George Mason Law School

New study: Americans feel colleges care more about bottom line

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February 17, 2010

4:28 PM

A new study from the Public Agenda and the National Center for Public Policy and Higher Education, two non-profit research organizations, indicates that more Americans than ever before measured believe the nation’s colleges and universities operate more like businesses than schools and are focused more on “the bottom line” than educational quality.

The study found that 60 percent of Americans view higher education cynically, up 5 percent from last year and 8 percent from 2007.

“Together with other recent trends, these findings suggests that many Americans are becoming more skeptical about whether colleges and universities are doing all that they can to control costs and keep tuition affordable,” the study states. “It may also indicate that Americans will be increasingly less receptive to the argument that higher education institutions need more money to continue to provide high quality services.”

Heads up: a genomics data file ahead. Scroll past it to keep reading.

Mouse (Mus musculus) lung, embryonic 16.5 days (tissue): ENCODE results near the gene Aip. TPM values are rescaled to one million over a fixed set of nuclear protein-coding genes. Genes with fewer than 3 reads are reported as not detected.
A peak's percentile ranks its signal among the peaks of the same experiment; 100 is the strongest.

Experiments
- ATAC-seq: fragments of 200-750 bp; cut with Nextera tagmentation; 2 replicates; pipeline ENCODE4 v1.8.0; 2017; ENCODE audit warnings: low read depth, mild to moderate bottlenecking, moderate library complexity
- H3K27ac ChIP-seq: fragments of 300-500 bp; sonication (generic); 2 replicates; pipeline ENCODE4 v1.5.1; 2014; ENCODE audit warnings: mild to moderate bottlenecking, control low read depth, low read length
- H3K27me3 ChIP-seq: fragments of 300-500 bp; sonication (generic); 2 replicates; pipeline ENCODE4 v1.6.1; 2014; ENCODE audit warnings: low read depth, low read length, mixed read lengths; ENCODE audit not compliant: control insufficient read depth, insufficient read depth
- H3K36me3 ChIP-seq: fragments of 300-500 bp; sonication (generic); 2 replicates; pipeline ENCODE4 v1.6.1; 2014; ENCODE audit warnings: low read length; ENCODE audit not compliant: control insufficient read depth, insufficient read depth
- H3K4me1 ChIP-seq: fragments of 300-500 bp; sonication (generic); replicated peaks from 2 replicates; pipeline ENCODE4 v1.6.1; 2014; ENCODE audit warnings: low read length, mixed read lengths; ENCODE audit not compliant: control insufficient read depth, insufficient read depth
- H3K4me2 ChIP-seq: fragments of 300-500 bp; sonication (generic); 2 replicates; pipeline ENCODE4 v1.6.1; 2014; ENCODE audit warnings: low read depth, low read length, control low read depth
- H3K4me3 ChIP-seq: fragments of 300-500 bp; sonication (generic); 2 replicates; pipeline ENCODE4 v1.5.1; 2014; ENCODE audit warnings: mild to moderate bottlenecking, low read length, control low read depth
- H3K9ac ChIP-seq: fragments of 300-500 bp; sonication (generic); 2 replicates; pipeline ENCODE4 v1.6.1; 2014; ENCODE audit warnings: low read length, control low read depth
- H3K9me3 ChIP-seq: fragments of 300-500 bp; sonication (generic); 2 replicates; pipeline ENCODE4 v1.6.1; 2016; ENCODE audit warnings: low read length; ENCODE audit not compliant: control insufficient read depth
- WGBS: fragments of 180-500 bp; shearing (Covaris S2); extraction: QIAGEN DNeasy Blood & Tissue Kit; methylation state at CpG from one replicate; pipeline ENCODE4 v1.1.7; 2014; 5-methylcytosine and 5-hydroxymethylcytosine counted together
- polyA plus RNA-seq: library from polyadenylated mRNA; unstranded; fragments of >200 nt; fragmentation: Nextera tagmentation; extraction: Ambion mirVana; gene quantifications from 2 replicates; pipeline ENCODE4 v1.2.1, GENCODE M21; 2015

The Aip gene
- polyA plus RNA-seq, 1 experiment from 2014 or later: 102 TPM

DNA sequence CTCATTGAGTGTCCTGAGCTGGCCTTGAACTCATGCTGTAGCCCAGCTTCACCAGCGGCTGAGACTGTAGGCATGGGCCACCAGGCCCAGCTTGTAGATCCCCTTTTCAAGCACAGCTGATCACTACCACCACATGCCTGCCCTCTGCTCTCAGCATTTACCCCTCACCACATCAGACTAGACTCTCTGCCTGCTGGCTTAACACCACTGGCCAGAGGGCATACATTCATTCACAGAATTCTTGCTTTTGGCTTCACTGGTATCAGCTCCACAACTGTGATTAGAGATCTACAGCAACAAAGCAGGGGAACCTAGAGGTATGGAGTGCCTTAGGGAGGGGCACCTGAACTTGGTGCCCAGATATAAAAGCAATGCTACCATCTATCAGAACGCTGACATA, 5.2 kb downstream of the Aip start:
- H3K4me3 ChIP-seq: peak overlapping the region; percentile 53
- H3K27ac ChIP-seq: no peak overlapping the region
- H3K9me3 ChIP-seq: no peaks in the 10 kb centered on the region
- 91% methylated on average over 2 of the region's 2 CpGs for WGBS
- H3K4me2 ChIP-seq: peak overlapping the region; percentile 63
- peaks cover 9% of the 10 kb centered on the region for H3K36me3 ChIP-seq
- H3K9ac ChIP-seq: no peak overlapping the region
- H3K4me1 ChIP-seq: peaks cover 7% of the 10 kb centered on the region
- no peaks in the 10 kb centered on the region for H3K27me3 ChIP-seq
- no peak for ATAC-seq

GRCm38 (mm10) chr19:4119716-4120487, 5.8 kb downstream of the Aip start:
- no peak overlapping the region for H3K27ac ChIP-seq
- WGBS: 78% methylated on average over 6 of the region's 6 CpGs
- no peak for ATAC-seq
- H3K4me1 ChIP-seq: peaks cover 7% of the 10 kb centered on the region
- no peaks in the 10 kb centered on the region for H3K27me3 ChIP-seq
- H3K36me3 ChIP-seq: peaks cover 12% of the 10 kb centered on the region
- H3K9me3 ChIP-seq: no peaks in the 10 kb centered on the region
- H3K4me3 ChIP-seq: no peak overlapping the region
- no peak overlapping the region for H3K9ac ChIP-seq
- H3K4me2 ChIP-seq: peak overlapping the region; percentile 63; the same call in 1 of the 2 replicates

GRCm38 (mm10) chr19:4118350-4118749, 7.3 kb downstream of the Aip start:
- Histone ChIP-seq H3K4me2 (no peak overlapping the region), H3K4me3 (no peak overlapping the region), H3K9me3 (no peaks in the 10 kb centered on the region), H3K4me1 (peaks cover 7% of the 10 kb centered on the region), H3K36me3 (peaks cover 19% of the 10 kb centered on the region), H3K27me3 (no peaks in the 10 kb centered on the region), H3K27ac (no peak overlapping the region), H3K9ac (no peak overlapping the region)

Despite this, 64 percent felt universities should use federal stimulus money to hold down the cost of tuition — even at the expense of operations and other programs. Furthermore, 55 percent said they feel a college education is key to success, up from 31 percent in 2000.

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